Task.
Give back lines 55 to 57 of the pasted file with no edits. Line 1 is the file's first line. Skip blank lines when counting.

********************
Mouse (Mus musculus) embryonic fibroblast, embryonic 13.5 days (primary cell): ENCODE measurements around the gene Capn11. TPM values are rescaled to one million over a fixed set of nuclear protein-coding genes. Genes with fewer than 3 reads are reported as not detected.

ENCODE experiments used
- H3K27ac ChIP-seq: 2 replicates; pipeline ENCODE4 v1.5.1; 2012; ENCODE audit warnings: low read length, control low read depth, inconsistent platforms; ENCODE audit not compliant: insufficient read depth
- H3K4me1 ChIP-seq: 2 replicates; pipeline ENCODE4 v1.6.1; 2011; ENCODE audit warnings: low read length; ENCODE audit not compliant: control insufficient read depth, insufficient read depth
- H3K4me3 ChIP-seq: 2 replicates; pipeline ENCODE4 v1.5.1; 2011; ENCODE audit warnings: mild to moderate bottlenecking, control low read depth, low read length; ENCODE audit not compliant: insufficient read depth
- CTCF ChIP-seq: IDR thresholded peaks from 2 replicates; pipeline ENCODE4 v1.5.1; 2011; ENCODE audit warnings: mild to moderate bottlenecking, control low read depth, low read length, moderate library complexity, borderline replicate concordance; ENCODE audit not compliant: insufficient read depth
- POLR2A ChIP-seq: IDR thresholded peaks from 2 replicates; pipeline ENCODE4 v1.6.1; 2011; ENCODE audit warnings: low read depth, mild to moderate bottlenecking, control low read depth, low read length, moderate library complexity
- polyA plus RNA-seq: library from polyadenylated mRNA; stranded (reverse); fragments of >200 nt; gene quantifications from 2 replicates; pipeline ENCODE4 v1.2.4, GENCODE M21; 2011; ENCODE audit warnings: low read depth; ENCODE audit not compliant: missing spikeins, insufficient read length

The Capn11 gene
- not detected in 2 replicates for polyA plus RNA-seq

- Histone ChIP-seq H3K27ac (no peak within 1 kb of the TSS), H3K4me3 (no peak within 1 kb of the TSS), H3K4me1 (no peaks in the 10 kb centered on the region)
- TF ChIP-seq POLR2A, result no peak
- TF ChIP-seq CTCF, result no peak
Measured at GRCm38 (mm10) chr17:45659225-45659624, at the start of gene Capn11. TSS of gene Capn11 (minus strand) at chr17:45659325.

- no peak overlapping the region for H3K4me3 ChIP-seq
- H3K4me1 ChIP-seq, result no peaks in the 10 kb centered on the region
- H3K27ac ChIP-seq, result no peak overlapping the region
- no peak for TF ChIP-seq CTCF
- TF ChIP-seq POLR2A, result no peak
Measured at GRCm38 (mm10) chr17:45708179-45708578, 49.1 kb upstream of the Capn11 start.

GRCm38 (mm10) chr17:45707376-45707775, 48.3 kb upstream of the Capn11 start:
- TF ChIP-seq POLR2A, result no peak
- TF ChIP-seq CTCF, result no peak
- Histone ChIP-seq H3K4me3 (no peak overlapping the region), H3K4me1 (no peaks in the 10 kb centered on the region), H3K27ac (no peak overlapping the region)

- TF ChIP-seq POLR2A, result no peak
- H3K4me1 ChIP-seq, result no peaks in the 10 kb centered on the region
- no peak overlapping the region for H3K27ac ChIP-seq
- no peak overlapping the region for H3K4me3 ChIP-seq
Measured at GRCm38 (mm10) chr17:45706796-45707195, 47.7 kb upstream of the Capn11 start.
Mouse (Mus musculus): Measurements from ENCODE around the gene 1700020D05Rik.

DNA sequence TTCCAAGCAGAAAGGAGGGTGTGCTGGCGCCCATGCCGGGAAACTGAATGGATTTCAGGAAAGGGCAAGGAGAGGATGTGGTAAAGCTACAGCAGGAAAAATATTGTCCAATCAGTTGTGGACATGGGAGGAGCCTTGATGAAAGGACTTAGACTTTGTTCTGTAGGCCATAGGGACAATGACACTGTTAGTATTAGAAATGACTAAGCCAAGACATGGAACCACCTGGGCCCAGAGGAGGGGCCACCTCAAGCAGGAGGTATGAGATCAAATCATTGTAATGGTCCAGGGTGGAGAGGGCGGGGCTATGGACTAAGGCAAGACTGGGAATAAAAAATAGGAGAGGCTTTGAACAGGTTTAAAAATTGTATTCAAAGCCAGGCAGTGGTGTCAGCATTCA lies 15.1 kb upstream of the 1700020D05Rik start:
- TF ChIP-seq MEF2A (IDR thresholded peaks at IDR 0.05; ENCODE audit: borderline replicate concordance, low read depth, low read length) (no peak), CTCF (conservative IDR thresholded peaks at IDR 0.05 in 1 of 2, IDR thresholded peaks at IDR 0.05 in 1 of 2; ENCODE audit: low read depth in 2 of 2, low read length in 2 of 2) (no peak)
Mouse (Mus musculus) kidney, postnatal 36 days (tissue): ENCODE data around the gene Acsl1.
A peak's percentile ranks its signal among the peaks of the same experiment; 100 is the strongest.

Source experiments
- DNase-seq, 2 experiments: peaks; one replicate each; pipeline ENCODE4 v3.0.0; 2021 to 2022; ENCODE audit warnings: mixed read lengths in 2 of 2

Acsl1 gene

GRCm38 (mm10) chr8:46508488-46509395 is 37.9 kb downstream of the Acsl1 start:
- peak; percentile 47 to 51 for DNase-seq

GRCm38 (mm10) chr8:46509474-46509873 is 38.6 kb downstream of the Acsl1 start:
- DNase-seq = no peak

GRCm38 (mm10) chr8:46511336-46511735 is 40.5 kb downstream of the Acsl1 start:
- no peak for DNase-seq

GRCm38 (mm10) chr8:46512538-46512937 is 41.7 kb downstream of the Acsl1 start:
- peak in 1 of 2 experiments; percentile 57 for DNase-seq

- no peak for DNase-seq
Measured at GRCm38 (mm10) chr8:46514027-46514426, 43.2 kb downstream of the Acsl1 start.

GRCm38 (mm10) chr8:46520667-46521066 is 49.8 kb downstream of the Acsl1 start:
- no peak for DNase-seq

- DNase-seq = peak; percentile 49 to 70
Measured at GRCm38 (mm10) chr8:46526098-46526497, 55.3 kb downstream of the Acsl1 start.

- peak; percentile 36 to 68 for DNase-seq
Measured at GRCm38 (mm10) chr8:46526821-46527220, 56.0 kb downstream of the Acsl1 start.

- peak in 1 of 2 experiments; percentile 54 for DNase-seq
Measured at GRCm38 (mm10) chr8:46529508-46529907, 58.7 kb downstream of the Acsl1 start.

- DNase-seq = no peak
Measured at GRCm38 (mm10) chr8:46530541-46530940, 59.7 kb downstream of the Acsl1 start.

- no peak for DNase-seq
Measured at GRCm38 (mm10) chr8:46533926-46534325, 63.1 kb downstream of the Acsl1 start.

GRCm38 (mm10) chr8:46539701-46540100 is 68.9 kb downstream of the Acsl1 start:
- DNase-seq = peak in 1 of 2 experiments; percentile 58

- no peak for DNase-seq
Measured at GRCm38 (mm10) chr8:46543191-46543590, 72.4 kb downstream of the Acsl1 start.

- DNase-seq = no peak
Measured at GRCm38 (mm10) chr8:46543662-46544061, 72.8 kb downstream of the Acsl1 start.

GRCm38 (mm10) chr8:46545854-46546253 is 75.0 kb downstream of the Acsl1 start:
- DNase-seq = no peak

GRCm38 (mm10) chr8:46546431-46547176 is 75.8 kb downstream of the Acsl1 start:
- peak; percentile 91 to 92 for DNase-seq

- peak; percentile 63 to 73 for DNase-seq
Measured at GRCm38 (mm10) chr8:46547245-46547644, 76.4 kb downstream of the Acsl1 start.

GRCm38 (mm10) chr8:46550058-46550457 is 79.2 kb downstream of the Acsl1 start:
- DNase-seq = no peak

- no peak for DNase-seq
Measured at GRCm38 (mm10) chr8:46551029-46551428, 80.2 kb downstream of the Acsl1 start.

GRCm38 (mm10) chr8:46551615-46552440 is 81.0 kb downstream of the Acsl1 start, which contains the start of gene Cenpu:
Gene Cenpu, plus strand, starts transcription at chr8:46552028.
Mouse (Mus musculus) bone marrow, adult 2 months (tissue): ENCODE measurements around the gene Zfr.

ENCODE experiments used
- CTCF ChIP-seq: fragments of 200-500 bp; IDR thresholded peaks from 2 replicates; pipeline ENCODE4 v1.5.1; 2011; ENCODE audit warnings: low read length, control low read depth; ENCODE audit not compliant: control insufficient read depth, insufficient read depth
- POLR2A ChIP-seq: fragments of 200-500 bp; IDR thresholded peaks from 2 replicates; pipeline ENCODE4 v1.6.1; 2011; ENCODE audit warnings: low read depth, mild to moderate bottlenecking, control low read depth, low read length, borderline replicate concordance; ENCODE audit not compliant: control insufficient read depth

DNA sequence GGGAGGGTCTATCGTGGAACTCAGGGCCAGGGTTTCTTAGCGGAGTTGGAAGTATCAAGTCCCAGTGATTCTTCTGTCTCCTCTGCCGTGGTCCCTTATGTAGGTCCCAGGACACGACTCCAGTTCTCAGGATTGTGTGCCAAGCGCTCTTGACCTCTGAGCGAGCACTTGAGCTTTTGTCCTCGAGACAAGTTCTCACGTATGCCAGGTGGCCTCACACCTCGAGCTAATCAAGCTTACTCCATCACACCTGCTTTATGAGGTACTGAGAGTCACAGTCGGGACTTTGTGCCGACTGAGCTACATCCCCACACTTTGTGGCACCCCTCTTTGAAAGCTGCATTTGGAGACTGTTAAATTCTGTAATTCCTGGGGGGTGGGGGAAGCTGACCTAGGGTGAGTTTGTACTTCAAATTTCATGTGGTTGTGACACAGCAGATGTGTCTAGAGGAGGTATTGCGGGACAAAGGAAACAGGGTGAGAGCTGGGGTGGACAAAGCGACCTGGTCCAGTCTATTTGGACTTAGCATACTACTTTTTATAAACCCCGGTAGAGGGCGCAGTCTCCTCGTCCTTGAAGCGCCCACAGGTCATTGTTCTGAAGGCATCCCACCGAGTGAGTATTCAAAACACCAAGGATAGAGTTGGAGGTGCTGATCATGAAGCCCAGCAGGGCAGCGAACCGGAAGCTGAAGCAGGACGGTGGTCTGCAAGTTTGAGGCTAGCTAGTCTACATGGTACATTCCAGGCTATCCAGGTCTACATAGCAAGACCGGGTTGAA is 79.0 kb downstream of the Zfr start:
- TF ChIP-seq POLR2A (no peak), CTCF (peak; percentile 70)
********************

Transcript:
Measured at GRCm38 (mm10) chr8:46529508-46529907, 58.7 kb downstream of the Acsl1 start.

- DNase-seq = no peak
Measured at GRCm38 (mm10) chr8:46530541-46530940, 59.7 kb downstream of the Acsl1 start.